A Brief History of the City of Savannah

fairy boat going towards Savannah, GA
Savannah, GA River Side Water Ferry

Savannah was founded by James Edward Oglethorpe and his team of colonists in 1733. It’s the oldest city within the state of Georgia and is a shining example of 18th-century city planning in the United States.

By design, Savannah was instrumental in the establishment of the state of Georgia, which was awarded its charter in 1732 by King George II. It was the last American colony controlled by the English. The plan sought to ensure better labor conditions for England’s weaker sections and boost the condition of the colonies through trade. Georgia’s charter was intended to protect South Carolina, which was being threatened by Spanish colonists in Florida.

The original charter allowed everybody to enjoy complete freedom of religion. Slavery and alcohol were banned for a while within the colony.

Colonial History

Savannah recorded history starts off in 1733 when Gen. James Oglethorpe reached the Savannah River along with 120 other passengers abroad the ‘Anne’. He decided to name this colony as ‘Georgia’, in honor of King George II. Savannah was deemed to be the first city in this new colony.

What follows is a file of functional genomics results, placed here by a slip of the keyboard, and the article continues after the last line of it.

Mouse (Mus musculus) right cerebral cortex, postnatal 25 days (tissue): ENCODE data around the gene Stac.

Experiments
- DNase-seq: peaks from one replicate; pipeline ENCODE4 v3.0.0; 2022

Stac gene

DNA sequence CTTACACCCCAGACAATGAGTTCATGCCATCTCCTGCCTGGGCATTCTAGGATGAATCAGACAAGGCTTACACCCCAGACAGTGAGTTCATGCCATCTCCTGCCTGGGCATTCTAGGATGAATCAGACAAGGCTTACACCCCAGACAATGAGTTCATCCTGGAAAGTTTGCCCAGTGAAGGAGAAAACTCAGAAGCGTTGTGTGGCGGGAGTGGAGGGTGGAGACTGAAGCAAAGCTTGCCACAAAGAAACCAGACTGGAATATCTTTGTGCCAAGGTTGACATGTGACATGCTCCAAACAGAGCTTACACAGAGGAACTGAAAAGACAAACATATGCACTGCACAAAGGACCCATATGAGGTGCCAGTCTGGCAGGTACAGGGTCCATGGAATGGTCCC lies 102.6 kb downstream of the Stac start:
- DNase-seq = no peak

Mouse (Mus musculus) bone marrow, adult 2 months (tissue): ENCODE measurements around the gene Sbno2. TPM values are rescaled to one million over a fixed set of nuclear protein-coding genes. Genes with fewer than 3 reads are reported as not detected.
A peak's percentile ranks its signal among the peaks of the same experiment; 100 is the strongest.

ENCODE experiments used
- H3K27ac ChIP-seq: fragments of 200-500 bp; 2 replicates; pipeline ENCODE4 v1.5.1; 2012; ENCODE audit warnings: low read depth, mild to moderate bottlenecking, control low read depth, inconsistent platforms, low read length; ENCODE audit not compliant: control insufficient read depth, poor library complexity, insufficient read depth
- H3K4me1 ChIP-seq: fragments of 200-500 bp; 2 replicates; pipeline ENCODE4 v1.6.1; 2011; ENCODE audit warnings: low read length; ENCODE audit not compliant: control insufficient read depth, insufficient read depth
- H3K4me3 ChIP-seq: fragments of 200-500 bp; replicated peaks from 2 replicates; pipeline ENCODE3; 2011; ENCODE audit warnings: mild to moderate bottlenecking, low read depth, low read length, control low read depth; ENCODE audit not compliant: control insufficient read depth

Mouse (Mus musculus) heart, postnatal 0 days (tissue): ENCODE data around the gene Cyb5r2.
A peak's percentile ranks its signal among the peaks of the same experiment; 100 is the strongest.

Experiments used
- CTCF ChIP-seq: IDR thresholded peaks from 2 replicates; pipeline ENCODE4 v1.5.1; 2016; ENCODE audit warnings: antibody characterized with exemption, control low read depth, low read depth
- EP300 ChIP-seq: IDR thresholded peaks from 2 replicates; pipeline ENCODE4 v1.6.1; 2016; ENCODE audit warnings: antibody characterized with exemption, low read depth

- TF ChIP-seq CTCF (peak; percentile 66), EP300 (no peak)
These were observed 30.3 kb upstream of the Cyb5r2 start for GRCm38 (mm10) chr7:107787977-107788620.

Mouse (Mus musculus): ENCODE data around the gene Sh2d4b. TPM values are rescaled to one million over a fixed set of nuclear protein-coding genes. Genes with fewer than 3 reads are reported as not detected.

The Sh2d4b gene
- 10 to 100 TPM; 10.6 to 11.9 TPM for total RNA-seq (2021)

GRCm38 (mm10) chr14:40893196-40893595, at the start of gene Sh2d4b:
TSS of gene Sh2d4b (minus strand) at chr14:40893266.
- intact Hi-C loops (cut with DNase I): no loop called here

Oglethorpe established friendly relations with Tomochichi, the Indian chief of the local Yamacraw tribe. Both of them pledged their mutual friendship and established good relations. The chief also granted them permission to set up and establish their colony. This way, no warfare was needed to establish the town, unlike other early American colonies, which often had violent beginnings.

Savannah was also the first planned American city. Oglethorpe established cordial and friendly relations with Tomochichi and Mary Musgrove, who was an Indian liaison and trader. He proceeded to plan out Savannah’s overall layout. His co-planner was William Bull from South Carolina, who was instrumental in preparing a town layout based on London’s town model. However, it also featured tything lots for the homes of settlers on the south and west sides of the squares and trust lots on the west and east sites of the squares, and wards near the central squares.